But now this weekend comes what is described as an “existential challenge” to the industry as none other than the RSPB takes sides in the ongoing debate. This from an article in The Sunday Times of 10 October 2020. 


“Pheasant shooting is facing an existential challenge as the RSPB prepares to end its neutrality on the sport by demanding reforms to protect native wildlife. More than 50 million non-native game birds are released each year by shoots, and conservationists say this has a devastating impact on other species. 

Only about a third of 47 million Pheasants and 10 million Red-legged Partridges released are shot and retrieved as the remainder become food for scavengers such as foxes, crows and rats, boosting their numbers. They in turn prey on threatened species such as Curlews and Lapwings. 

Reptile experts have also blamed the rise in pheasants for the decline in adders as the birds kill adult snakes and swallow young ones whole. Another concern is that some shoots secretly dump dead pheasants because the number killed far exceeds the demand for game meat. The Times revealed footage of dozens of dozens of dead Pheasants being dumped into a pit by a digger on a farm in Leicestershire last year, 2019. 


There are more than 5000 shoots and customers often pay thousands of pounds to kill hundreds of birds each day. The RSPB Royal Charter, granted by Edward VII in 1904 describes game bird shooting as “legitimate sport” and the charity has previously resisted calls from members for it to campaign against the mass release of birds. 

The charter says “The society shall take no part in the question of the killing of game birds and the legitimate sport of that character except when such practices have an impact on the objects”. The objects include “conserving wild birds and other wildlife”. Mounting evidence of the harmful impact of the mass release of game birds, which has risen tenfold since the 1970s , prompted the RSPB last year to order a review of its policy. The results of that review are due to be presented at the charity’s annual meeting today.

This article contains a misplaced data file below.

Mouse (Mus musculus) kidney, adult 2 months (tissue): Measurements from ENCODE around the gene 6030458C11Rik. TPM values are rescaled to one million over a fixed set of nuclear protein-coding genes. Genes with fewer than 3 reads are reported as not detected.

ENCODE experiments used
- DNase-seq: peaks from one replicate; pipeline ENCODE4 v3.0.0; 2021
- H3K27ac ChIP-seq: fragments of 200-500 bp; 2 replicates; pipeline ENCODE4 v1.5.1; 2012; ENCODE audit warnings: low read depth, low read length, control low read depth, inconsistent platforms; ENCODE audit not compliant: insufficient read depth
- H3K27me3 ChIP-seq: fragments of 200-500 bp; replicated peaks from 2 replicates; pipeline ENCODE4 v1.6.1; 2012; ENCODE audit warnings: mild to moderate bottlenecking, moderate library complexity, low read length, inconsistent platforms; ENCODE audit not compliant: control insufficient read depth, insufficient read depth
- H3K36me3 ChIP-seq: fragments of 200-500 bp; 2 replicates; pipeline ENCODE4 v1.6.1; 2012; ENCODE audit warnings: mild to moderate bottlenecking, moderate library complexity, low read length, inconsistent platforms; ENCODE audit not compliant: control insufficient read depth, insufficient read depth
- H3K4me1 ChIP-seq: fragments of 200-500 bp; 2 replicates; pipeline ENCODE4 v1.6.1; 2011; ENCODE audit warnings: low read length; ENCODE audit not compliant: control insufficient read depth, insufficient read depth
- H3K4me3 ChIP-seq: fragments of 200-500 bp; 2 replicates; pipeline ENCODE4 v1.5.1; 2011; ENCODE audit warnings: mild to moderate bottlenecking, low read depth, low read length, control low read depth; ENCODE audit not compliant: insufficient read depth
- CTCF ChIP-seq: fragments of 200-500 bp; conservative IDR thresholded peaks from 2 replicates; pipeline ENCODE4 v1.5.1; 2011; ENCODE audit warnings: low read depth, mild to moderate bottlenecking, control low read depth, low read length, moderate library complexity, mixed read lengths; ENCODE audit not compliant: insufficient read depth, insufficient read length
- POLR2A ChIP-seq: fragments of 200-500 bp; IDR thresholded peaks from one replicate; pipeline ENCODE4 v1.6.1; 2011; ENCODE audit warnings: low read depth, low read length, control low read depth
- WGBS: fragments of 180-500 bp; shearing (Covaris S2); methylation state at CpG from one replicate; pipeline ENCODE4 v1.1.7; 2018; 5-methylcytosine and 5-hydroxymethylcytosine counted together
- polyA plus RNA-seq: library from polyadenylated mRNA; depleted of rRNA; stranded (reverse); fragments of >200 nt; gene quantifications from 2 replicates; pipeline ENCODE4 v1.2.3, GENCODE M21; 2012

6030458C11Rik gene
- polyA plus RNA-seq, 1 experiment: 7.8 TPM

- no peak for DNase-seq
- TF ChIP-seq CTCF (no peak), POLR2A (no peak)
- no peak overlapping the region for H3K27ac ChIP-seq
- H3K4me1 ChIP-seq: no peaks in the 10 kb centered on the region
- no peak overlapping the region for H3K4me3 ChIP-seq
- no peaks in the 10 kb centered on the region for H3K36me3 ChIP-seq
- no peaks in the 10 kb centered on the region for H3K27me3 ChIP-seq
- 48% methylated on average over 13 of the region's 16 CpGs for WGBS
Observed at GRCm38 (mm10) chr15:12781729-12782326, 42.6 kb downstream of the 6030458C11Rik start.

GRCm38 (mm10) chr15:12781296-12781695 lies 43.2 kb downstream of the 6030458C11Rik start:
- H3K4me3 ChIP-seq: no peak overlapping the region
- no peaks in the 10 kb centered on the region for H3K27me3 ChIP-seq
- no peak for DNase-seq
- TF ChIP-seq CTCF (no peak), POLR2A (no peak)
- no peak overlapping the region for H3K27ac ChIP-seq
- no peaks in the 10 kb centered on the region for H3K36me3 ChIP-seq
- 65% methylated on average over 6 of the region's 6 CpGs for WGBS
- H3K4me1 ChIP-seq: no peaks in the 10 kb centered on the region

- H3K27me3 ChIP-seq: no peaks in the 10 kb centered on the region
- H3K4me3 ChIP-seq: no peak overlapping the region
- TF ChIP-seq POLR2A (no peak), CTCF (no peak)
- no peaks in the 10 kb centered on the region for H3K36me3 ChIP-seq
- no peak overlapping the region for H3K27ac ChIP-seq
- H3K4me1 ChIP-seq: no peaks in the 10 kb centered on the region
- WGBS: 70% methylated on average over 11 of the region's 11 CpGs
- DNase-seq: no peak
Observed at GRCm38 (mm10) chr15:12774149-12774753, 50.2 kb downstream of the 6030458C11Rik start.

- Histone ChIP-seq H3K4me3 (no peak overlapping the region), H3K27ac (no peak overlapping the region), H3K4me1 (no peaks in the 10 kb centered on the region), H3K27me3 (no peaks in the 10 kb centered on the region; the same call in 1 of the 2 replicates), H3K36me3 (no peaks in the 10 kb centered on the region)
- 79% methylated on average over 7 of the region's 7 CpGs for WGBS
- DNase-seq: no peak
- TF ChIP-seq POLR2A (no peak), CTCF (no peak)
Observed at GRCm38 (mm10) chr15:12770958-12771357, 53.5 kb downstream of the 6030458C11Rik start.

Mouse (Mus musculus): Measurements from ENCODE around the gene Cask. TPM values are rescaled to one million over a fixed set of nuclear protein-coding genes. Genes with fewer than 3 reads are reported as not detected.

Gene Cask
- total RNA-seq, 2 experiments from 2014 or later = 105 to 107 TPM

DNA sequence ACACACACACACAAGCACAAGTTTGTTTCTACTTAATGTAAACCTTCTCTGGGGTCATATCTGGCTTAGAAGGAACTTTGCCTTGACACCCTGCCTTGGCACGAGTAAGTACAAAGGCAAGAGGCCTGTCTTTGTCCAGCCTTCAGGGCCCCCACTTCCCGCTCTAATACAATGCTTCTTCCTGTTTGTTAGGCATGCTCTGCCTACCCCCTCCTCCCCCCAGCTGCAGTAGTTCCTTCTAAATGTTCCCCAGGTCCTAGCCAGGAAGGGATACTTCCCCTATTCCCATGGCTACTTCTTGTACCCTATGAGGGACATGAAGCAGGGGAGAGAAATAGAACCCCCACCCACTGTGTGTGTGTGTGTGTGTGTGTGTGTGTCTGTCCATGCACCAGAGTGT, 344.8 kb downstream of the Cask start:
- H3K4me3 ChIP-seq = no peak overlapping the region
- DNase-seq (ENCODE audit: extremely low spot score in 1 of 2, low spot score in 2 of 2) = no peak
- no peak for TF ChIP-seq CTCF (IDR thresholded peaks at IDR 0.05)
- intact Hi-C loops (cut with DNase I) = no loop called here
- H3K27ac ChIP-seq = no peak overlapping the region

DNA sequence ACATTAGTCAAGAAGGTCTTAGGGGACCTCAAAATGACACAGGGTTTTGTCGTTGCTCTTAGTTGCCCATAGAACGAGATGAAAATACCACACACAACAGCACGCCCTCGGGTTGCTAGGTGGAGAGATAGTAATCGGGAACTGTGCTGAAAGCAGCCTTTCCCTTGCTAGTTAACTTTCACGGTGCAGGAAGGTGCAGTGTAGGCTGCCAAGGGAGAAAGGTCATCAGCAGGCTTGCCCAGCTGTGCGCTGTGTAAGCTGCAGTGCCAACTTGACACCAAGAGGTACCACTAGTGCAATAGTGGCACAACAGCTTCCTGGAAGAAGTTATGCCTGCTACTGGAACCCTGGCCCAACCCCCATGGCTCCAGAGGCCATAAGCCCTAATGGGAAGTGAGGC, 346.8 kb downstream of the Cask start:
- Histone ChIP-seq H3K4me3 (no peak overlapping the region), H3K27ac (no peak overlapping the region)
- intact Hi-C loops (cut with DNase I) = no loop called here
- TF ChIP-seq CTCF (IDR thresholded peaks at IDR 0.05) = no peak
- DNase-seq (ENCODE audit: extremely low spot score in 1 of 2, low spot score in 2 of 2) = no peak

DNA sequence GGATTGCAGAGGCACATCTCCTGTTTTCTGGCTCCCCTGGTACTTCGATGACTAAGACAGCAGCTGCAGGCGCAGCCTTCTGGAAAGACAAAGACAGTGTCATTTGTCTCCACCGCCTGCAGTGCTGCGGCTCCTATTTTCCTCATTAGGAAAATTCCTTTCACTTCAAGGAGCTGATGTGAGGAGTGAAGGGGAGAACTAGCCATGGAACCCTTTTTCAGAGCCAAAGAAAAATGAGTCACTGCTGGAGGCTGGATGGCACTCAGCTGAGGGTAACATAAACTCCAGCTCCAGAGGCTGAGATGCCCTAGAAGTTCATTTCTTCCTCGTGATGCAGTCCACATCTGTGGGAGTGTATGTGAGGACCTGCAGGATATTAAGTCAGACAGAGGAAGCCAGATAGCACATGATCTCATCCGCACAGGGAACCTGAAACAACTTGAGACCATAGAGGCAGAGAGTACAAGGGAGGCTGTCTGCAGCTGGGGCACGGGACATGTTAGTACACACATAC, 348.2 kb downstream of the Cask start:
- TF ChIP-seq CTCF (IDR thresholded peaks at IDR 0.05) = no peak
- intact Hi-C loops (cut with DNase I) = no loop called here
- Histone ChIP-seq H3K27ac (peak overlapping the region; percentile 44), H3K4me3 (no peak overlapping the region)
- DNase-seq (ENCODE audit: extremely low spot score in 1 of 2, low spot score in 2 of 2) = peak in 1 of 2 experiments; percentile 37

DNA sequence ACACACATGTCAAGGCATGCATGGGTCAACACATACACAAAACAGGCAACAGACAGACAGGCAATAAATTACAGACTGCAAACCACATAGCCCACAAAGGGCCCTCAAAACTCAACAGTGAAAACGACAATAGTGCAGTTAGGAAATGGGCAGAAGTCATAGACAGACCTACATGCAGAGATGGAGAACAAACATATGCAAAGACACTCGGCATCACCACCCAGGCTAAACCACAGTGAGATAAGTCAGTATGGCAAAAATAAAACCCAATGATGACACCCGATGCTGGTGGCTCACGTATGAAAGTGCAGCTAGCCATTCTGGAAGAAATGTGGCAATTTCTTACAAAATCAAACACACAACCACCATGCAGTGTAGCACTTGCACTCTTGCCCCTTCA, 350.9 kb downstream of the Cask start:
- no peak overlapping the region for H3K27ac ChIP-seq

This summer the charity quietly adopted a set of “conservation principles” on game shooting which pro-shooting groups feared would place severe restrictions on the sport. Under the principles, game bird shooting “must not adversely affect the population of any native species”. Shoot practices should be “assessed for their environmental impacts and regulated, enforced and in some cases stopped”. Eight out of ten RSPB members strongly supported those principles in a survey conducted by the charity in February and March. 

Shooting groups fear that the RSPB which has 1.2 million members will use its influence to persuade the government to require shoots to obtain licences which could be withdrawn if problems were found. The charity has been calling since 2014 for driven grouse shooting to require a licence because of evidence that gamekeepers kill protected birds of prey. 

Tim Bonner chief executive of pro-shooting Countryside Alliance said he disagreed with some of the principles, which “had no basis in international treaties or other conservation thinking that we can find”. He added “The RSPB has increasingly been influenced by a small clique of people who are obsessive about their dislike of shooting”.